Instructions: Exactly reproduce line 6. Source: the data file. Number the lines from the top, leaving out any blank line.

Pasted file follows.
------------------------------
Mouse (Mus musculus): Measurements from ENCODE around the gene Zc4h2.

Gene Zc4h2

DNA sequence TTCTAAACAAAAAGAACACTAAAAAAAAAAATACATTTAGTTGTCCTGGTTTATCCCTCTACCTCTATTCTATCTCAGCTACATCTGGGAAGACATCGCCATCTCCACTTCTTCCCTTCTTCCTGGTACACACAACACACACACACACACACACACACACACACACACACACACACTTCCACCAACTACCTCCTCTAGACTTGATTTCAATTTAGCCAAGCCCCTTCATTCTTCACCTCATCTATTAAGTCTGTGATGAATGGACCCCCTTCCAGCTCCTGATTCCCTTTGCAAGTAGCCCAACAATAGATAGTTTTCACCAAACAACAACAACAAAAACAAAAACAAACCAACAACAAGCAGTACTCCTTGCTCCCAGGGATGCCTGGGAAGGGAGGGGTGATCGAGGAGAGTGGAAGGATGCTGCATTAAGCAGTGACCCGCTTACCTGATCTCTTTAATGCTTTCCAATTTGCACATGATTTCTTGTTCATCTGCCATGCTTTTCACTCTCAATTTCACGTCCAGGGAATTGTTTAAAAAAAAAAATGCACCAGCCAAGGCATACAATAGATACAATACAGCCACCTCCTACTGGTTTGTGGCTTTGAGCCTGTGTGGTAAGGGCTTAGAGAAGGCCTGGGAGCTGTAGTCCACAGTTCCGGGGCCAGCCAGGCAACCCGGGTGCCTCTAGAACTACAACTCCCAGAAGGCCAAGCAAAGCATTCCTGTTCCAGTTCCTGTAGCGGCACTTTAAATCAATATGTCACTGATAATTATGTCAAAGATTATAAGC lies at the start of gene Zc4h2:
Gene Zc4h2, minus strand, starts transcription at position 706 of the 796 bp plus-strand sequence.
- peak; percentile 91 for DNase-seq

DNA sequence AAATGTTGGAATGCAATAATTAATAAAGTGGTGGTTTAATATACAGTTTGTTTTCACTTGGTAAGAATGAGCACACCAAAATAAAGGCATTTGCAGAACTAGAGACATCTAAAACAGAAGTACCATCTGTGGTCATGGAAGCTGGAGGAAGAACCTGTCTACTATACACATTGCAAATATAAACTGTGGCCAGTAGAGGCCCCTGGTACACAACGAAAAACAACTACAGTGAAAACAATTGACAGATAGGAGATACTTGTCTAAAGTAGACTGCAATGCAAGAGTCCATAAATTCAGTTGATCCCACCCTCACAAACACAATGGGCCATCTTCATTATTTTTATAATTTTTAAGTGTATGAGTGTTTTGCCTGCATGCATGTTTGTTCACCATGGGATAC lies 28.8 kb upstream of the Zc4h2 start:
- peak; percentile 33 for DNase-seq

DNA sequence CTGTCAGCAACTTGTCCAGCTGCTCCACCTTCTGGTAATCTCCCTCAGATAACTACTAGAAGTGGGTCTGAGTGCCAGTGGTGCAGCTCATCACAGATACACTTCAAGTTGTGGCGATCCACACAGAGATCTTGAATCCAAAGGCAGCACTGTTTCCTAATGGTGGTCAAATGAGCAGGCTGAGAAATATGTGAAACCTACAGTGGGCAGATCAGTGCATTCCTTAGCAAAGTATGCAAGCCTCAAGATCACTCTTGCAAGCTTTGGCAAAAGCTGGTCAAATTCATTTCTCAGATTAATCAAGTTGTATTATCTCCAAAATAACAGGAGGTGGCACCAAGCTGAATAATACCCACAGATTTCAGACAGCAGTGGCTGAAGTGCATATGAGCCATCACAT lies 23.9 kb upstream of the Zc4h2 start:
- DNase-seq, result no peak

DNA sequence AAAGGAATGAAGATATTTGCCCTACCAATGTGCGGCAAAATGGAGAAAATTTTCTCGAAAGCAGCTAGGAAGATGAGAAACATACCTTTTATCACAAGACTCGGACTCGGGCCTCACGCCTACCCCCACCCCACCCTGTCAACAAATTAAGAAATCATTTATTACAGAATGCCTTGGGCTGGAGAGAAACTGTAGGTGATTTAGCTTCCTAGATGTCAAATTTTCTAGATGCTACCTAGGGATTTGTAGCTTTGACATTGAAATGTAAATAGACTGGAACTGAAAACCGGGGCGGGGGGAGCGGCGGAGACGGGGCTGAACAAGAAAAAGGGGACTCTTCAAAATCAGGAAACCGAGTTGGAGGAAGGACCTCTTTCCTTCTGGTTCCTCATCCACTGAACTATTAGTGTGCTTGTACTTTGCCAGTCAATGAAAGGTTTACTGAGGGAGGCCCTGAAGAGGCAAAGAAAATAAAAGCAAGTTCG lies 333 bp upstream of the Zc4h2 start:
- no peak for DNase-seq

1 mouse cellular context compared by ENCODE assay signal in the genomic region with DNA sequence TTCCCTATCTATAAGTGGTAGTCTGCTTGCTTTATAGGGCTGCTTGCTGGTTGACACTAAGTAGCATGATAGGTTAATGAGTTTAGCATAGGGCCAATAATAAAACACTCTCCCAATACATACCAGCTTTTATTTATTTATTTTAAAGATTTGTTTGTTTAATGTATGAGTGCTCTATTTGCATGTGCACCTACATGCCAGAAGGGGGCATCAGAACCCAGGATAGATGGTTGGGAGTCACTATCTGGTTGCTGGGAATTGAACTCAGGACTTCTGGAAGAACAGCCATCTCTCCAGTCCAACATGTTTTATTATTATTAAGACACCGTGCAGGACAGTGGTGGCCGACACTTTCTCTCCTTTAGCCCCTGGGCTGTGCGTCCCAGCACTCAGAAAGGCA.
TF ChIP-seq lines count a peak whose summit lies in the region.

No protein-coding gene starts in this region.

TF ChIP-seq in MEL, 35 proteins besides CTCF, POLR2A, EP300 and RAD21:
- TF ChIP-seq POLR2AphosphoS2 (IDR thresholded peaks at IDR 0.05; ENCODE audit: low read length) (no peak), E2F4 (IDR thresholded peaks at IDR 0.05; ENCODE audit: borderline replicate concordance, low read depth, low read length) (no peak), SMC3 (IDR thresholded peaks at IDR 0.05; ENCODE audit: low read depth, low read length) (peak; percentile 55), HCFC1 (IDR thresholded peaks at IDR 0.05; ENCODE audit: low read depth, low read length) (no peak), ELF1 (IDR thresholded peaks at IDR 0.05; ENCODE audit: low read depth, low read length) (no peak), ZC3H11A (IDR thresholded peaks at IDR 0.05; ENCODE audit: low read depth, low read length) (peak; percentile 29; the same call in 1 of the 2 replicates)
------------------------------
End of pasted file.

DNA sequence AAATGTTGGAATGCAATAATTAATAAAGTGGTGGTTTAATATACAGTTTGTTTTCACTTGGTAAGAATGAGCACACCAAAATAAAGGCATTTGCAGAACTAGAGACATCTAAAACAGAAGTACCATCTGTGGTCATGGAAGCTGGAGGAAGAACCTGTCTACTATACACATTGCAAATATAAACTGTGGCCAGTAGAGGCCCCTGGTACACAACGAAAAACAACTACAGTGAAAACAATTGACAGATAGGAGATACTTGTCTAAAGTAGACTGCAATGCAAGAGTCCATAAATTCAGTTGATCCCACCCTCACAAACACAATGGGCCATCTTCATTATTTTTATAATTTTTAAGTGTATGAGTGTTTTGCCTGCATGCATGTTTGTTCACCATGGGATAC lies 28.8 kb upstream of the Zc4h2 start: